Read it Later vs. Instapaper

Read It Later logoI have become a fan of two com­pet­ing prod­ucts, Instapa­per and Read it Later.

These appli­ca­tions sit in your browser, and allow you to quickly archive a web­page for later read­ing. They clean up the web­page, remov­ing ads and com­pli­cated script­ing, so you just have the text you want to read.

Instapaper logoYou can then read the con­tent in your browser at their sites, on a mobile phone, or on a tablet. Instapa­per will also allow you to con­fig­ure con­tent col­lec­tions to show up on your Kin­dle. Both are inte­grated with a great site full of longer arti­cles, longform.org, allow­ing you to quickly choose some read­ing before you catch that plane and lose your inter­net connection.

In terms of geneal­ogy, I use these tools to gather his­tor­i­cal pieces, such as the arti­cles the New York Times is doing on the sesqui­cen­ten­nial of the Civil War, “Dis­union,” as well as more top­i­cal items, such as John McPhee’s 1987 New Yorker piece about the Army Corps of Engi­neers and its attempts to con­trol the Mis­sis­sippi River, Atchafalaya: The Con­trol of Nature. (That was top­i­cal then, and is top­i­cal now; I found it on longform.org.)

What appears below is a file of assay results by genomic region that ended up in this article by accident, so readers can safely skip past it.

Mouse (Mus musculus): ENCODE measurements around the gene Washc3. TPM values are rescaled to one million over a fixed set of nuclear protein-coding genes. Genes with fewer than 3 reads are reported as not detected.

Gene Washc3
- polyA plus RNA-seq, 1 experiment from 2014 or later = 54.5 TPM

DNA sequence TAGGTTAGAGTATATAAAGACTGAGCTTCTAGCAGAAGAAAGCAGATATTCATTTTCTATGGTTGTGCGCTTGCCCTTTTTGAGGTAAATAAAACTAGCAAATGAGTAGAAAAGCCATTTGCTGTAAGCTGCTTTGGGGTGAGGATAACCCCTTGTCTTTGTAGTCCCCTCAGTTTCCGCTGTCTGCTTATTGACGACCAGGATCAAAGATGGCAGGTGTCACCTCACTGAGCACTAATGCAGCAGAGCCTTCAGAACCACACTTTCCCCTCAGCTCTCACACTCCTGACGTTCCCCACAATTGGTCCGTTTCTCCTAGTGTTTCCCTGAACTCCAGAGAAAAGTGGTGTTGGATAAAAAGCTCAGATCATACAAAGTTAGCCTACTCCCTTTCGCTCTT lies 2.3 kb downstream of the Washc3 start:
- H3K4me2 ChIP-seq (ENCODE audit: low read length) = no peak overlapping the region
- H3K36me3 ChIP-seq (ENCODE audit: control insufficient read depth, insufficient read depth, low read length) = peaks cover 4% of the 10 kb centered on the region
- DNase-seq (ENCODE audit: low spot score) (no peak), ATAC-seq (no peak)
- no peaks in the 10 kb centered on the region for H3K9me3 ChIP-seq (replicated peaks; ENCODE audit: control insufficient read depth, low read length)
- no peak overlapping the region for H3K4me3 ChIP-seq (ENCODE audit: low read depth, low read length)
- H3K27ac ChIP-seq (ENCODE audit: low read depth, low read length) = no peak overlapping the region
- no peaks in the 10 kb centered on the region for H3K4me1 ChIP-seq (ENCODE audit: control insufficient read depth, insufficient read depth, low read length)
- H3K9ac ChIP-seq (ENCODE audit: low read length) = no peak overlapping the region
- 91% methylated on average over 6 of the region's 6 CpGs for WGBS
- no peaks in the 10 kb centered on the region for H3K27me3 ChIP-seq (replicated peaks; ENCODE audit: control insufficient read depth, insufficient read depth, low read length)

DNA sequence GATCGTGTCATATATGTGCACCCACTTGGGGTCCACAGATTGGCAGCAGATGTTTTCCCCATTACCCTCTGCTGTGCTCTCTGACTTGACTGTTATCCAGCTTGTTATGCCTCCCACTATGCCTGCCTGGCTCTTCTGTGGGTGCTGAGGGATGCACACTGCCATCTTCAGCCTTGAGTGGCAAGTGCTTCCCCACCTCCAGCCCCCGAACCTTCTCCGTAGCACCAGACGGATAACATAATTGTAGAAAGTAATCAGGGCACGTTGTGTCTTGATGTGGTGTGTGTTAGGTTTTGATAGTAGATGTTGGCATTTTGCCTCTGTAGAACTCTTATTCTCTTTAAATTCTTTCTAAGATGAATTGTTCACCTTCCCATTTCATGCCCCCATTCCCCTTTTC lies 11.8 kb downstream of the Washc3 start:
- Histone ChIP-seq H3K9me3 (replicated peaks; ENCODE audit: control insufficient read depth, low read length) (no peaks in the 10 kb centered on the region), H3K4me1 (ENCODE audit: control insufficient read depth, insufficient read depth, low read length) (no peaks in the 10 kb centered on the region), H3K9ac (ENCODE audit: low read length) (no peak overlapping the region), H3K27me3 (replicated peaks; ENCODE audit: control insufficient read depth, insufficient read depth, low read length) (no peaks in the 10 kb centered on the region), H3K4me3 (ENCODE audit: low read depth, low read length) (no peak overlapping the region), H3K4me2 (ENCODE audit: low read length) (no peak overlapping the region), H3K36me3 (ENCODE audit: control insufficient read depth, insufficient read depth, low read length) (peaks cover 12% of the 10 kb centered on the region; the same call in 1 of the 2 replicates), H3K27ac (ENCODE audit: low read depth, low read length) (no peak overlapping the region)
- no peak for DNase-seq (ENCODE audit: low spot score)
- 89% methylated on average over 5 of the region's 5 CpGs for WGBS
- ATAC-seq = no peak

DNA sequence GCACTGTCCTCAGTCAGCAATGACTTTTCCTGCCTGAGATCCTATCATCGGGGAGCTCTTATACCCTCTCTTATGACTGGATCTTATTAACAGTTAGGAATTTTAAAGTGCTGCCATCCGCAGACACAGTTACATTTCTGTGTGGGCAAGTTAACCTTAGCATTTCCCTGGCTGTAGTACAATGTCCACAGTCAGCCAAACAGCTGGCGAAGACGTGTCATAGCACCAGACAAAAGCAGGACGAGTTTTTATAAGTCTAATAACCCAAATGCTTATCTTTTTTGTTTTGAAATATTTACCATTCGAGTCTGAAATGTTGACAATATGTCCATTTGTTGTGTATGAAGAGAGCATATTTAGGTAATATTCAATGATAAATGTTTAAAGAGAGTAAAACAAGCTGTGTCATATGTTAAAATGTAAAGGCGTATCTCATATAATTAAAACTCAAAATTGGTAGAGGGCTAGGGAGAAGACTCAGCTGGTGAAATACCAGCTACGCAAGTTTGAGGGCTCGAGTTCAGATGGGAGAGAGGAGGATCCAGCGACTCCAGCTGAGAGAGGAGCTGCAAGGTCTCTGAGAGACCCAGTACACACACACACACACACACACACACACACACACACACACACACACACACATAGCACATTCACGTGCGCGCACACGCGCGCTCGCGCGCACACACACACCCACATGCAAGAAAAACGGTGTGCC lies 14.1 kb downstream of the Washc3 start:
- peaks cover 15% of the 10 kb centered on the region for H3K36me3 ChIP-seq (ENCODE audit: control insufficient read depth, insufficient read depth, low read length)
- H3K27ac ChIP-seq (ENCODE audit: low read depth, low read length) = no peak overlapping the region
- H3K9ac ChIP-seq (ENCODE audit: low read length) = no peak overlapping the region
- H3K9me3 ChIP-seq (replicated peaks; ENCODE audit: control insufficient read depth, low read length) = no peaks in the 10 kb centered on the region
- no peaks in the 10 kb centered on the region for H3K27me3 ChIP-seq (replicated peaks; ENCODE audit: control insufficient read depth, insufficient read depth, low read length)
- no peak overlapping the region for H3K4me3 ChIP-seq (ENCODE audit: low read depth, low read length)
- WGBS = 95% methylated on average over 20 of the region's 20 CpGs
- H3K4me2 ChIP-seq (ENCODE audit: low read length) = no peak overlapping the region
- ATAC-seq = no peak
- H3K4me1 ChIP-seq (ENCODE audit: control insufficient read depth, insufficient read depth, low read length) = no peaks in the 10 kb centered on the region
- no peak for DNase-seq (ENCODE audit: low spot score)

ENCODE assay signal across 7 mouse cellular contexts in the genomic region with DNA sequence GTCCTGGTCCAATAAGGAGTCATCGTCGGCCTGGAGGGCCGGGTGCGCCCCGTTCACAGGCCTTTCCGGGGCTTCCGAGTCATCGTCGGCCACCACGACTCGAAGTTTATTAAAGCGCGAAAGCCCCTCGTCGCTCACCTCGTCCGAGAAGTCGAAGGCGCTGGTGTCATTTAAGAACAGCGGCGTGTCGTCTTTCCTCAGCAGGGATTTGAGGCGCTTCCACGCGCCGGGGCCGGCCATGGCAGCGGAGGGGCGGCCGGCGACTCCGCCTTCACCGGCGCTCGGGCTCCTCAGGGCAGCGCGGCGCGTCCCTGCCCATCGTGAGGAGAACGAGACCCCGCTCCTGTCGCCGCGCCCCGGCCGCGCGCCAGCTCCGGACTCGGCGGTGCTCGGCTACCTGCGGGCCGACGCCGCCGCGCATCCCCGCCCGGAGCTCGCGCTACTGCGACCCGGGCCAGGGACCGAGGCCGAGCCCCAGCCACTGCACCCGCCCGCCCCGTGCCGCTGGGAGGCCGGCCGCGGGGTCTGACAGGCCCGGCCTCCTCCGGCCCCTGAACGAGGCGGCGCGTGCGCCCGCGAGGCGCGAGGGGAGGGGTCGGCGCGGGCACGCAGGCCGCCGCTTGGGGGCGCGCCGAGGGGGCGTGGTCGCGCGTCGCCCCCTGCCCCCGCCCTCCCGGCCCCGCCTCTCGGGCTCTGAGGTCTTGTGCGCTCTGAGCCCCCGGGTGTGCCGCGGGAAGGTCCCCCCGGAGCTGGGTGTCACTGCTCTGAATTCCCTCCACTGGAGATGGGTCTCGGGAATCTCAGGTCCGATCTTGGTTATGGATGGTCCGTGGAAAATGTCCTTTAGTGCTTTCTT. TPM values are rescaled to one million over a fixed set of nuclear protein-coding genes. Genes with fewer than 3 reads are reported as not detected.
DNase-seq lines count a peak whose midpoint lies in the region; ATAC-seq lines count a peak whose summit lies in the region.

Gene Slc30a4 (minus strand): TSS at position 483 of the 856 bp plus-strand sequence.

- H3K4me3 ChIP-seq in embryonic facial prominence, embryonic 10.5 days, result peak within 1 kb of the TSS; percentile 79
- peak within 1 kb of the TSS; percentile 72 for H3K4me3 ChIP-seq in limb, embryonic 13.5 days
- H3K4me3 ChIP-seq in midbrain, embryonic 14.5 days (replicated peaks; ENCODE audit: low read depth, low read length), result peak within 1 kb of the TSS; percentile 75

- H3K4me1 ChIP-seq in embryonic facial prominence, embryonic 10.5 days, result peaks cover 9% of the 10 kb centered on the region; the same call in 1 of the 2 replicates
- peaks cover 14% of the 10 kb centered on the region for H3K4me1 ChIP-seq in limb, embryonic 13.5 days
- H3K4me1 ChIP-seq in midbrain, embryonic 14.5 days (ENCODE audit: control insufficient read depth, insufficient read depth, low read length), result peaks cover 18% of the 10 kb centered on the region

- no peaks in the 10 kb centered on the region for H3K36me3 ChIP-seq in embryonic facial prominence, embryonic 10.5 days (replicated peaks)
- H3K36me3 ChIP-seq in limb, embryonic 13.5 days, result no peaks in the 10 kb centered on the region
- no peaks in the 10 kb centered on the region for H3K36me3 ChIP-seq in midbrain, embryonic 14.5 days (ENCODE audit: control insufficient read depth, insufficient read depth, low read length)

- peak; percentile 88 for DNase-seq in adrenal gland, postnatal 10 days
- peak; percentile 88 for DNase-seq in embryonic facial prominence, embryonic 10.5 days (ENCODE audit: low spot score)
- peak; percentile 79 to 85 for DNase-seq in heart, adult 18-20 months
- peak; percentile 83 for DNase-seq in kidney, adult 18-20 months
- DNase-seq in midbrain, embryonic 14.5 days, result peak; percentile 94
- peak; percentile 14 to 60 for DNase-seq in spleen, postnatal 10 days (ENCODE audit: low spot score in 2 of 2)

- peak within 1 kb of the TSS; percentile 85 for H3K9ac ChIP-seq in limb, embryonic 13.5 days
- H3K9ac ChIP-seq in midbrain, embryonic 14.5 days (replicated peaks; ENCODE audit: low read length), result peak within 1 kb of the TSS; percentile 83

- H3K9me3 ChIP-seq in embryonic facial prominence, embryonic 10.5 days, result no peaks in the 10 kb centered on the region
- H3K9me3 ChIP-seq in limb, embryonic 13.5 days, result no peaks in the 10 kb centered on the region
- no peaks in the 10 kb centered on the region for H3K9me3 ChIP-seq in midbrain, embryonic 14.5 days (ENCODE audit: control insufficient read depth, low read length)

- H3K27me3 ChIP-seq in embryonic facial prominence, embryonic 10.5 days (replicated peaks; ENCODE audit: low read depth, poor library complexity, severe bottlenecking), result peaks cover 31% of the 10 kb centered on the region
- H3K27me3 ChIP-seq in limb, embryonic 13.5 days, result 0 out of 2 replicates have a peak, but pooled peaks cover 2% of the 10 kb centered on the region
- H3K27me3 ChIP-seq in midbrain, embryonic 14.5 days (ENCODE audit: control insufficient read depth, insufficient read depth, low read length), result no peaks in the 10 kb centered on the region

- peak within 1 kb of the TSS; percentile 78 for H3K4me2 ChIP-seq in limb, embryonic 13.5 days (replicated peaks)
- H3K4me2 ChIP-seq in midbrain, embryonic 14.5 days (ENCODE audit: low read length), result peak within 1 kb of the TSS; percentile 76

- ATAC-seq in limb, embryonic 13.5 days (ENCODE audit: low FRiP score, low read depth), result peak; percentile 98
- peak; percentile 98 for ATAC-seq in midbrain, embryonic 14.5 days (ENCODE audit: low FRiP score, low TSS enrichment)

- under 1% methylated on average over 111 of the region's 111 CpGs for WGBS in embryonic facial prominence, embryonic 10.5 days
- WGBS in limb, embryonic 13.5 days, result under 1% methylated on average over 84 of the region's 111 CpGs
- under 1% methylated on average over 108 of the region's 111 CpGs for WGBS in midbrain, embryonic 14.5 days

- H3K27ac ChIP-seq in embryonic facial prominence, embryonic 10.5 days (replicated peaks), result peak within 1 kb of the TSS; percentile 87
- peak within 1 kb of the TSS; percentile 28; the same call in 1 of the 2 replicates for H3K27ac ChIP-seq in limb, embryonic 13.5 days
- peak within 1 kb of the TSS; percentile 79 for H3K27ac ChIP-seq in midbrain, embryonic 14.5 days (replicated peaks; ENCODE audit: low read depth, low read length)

Instapa­per allows you to for­mat the sto­ries for print­ing; Read it Later has a great (and not too expen­sive) iPad app that auto­mat­i­cally cat­e­go­rizes the con­tent. I find Read it Later’s web inter­face to be more attrac­tive, but some of the fea­tures of Instapa­per to be more com­pelling, includ­ing Read­abil­ity inte­gra­tion and Kin­dle auto-delivery.

I’m not sure which one of these I will choose yet, but I know I will have a lot of read­ing at hand.…

Another site to note is Read­abil­ity, which is free for sim­ple cleanup of pages you come across, but costs $5 (or more if you decide to make a dona­tion) if you want to save them for later. 70% of the pro­ceeds are pro­vided to the authors and pub­lish­ers of the content.

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